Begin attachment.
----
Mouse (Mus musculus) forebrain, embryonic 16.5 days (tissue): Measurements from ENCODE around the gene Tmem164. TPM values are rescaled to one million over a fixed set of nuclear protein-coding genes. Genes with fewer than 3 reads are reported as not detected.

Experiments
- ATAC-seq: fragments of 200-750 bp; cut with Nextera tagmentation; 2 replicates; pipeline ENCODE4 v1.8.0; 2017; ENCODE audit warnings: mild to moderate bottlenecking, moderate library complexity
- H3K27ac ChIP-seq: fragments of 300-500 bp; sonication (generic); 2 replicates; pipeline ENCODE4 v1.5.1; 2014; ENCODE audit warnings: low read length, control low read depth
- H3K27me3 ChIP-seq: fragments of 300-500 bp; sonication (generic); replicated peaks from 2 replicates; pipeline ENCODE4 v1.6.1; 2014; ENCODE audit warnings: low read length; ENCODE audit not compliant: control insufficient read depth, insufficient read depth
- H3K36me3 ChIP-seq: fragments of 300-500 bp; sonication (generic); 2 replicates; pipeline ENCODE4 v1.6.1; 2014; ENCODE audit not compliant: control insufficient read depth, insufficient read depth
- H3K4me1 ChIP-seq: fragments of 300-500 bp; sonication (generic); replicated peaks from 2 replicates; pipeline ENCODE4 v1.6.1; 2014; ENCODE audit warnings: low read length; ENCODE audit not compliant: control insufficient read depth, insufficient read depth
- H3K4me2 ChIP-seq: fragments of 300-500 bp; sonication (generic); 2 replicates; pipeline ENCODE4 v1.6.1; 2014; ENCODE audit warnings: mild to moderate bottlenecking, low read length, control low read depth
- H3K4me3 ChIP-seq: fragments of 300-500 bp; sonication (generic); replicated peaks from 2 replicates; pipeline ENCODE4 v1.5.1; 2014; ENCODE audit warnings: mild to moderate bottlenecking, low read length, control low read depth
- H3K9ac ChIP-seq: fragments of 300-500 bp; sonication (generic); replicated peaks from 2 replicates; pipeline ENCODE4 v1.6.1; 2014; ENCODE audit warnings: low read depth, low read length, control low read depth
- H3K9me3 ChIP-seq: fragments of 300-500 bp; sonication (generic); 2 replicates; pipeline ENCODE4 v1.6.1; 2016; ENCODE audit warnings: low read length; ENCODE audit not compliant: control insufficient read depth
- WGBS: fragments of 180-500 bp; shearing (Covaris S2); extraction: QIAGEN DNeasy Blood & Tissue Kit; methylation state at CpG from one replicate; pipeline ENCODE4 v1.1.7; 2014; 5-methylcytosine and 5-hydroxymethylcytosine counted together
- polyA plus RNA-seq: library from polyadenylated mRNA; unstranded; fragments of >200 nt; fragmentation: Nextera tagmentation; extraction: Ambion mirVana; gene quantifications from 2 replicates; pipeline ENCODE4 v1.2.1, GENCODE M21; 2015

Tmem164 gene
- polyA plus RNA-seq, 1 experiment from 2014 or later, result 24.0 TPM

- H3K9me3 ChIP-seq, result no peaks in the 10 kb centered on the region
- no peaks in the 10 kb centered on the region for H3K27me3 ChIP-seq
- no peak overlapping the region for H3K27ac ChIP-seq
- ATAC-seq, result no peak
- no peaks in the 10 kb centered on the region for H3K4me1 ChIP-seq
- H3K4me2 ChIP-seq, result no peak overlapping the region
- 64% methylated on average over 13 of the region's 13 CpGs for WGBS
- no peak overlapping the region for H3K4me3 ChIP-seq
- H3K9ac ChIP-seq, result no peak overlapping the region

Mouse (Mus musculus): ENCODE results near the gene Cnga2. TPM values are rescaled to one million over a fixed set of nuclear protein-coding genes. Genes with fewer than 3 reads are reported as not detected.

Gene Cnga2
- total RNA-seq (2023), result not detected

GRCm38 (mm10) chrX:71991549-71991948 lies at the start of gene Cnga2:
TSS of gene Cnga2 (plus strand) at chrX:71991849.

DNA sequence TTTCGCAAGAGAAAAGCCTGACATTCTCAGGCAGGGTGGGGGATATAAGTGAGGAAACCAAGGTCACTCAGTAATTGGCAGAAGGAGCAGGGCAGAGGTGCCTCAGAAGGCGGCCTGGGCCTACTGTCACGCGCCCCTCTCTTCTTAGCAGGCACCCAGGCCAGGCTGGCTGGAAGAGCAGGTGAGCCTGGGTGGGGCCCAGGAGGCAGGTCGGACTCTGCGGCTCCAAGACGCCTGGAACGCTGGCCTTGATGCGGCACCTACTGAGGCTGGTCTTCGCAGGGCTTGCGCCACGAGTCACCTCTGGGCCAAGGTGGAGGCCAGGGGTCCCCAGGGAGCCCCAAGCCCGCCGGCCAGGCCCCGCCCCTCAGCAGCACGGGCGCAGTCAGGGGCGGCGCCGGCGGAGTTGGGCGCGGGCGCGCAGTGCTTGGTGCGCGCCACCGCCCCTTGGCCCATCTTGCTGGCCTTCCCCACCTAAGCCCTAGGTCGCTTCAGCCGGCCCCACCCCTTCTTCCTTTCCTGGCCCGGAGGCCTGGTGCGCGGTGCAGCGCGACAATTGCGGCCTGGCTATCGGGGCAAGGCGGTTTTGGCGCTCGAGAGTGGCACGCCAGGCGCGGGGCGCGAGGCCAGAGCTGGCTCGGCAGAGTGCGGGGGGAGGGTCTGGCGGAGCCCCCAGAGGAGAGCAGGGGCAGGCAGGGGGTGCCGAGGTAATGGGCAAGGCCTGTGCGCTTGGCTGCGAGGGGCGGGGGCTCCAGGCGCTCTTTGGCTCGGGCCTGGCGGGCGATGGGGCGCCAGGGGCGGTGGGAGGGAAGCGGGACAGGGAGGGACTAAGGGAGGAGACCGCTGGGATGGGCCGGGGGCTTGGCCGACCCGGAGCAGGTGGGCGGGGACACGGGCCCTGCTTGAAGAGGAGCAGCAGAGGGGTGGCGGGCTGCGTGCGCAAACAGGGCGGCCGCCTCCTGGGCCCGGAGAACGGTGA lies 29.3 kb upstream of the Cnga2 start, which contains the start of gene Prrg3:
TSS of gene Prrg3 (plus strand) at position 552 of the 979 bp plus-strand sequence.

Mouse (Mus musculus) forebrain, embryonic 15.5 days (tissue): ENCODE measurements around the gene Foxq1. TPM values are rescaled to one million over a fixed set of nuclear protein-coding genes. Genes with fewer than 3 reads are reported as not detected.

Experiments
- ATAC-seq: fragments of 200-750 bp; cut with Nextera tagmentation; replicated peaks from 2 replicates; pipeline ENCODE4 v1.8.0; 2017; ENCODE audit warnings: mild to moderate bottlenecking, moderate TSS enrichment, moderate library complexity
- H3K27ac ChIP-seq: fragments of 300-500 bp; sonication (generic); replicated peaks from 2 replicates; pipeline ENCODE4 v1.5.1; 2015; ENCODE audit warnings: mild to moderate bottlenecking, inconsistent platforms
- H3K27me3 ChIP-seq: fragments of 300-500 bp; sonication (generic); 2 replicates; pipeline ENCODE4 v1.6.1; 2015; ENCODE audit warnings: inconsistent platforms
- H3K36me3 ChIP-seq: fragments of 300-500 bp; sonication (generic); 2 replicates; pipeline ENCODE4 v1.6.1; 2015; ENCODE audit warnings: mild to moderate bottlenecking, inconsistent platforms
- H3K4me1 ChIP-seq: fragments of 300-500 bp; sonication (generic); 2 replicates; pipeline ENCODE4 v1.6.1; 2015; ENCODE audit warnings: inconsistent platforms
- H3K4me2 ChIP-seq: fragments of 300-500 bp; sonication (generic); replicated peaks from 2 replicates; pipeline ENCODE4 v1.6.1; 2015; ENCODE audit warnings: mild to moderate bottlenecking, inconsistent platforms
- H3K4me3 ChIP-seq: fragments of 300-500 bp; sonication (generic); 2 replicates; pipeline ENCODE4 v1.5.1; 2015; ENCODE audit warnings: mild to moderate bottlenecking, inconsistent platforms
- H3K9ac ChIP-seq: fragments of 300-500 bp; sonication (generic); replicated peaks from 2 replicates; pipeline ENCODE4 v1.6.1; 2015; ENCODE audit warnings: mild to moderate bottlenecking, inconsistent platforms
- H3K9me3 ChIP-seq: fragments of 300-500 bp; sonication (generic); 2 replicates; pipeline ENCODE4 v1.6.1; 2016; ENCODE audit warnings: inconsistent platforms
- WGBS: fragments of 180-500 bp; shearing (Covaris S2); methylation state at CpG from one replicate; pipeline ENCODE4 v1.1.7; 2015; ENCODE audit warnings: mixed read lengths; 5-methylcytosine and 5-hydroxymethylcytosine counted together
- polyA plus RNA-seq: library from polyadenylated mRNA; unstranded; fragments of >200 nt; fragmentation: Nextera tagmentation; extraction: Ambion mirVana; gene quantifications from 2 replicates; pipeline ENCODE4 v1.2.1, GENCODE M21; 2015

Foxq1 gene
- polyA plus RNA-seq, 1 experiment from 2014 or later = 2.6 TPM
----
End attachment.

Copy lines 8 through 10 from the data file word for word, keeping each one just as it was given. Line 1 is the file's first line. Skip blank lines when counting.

- H3K4me2 ChIP-seq: fragments of 300-500 bp; sonication (generic); 2 replicates; pipeline ENCODE4 v1.6.1; 2014; ENCODE audit warnings: mild to moderate bottlenecking, low read length, control low read depth
- H3K4me3 ChIP-seq: fragments of 300-500 bp; sonication (generic); replicated peaks from 2 replicates; pipeline ENCODE4 v1.5.1; 2014; ENCODE audit warnings: mild to moderate bottlenecking, low read length, control low read depth
- H3K9ac ChIP-seq: fragments of 300-500 bp; sonication (generic); replicated peaks from 2 replicates; pipeline ENCODE4 v1.6.1; 2014; ENCODE audit warnings: low read depth, low read length, control low read depth